DipArch 1924 (AA); DipTP 1946 (Witwatersrand)
Was born in Sosnowice in Poland, a Russian subject. His parents moved to Buenos Aires in 1912 but returned to Europe in 1914, settling in London. Percik attended the Marylebone Grammar School before being apprenticed to AW Moore, FRIBA, for three years. During his third year he joined the Architectural Association, received a post-graduate prize at the end of the 3rd year and passed the examinations for the Diploma a few months before the age of 21 in 1922. In 1923 he became a naturalised British subject and obtained diploma on 24 November 1924. In April 1922 he started work in Sir Herbert BAKER's office (his ARIBA nomination papers (1925) state June 1922) and worked there until 1933, during the period of depression. Work in Baker's office included Barclays Bank, Glyn Mills Bank in Fenchurch St, the Bank of England, and the Secretariat Buildings in New Delhi (in charge of the circular Houses of Parliament in New Delhi for the last two years until completion); he found Baker's partner AT SCOTT, a fine architect and an admirable person for whom to work. In 1925 he was elected an Associate member of the RIBA.
Percik left Baker's office in 1933 and came to South Africa, arriving in Johannesburg in December 1933. He joined the Institute of South African Architects in 1934 and set up practice on his own account in Johannesburg, practising alone until 1959 when he entered into partnership with A SACKS from 1959 to 1962 (cf W PERCIK & A SACKS). He then returned to work alone until his retirement in about 1975. Percik studied town planning under Professor PEARSE and obtained Diploma Town Planning from the University of the Witwatersrand in August 1946. Percik was responsible for the design of a number of houses, including his own in Eckstein St, Observatory Extension, Johannesburg (1946) and designed the Ambassador Hotel in Braamfontein (1946/1947) considered a 'blueprint for the future' (Hotel Review 1947), a factory near Germiston, for knitting, wool processing and dyeing, where building regulations were altered to permit rooms to be built for special purposes without window ventilation; a clothing factory near Germiston and in Johannesburg a biltong factory for Mr Cocotas in Fordsburg (n.d.); Lucy's Motors, a Fiat agency with 100' (30.48m) steel roof spans and no columns internally. Percik was the architect responsible for the first nursery school next to the Yeoville synagogue and for a number of other nursery schools; Richard NEUTRA in 1966 wrote PERCIK a letter of congratulations on the Hebrew Nursery School at Springs. PERCIK's innovative design required changes in the building bye-laws and regulations on several occasions.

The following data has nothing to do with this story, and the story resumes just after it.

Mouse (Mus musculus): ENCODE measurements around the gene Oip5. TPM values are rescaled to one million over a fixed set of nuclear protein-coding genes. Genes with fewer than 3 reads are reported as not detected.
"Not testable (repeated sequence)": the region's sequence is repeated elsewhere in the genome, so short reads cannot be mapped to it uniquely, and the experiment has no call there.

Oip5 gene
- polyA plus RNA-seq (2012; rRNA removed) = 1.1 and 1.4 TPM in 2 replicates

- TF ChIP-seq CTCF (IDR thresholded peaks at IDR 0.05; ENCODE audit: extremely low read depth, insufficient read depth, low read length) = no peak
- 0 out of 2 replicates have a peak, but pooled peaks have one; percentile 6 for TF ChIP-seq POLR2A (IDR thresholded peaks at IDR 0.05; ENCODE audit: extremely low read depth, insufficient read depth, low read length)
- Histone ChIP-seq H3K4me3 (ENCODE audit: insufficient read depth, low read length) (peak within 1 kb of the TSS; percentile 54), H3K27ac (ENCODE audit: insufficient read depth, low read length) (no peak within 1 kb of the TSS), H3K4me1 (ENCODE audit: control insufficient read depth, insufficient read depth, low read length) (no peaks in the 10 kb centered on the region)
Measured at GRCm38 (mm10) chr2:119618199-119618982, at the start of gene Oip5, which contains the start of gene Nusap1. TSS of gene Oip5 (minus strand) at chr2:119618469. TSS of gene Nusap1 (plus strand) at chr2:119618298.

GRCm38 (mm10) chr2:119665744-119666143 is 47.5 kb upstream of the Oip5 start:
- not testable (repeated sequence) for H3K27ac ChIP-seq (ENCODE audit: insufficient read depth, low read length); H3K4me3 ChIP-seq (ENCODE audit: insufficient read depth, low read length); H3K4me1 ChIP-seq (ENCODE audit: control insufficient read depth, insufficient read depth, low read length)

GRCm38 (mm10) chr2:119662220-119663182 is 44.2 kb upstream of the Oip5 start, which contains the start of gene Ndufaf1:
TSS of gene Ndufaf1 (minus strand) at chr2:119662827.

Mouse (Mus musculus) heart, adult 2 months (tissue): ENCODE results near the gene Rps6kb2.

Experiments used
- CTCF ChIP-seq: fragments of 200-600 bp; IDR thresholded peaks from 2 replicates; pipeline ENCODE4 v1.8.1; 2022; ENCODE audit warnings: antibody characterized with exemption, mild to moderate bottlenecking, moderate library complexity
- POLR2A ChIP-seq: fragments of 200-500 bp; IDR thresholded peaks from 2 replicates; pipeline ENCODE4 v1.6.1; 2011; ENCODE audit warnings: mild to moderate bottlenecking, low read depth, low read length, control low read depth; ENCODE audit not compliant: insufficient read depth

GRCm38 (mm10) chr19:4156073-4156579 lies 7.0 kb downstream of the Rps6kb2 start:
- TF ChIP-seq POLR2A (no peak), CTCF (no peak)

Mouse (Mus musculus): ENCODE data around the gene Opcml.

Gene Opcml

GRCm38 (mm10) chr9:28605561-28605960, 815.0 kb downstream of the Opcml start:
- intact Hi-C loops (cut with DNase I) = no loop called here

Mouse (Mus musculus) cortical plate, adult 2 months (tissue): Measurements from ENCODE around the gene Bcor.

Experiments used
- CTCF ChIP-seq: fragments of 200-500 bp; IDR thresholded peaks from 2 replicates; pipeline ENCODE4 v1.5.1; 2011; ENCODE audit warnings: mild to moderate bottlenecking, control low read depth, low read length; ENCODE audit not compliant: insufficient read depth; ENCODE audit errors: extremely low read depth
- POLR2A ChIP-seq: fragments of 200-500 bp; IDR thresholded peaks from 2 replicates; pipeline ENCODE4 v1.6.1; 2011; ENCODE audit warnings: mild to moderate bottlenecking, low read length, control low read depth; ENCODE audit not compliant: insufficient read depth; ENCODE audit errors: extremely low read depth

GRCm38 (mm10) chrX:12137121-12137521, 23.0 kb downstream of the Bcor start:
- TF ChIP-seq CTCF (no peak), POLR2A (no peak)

This is possibly the same Percik who supervised the building of the Palmerston Hotel (now Campanile) for G NOICK in 1934.
ARIBA 1936; ISAA 1934; TPIA 1934. (ARIBA nom papers (1934) 3865; ISAA mem list; Katz 1990; Percik 1990; SAAR Jan 1934:23; SAAR Feb 1934:65)
Submitted and entry for the Competition for the new Prime Minister's Residence - unplaced.
All truncated references not fully cited in 'References' are those of Joanna Walker's original text and cited in full in the 'Bibliography' entry of the Lexicon.
Books citing PERCIK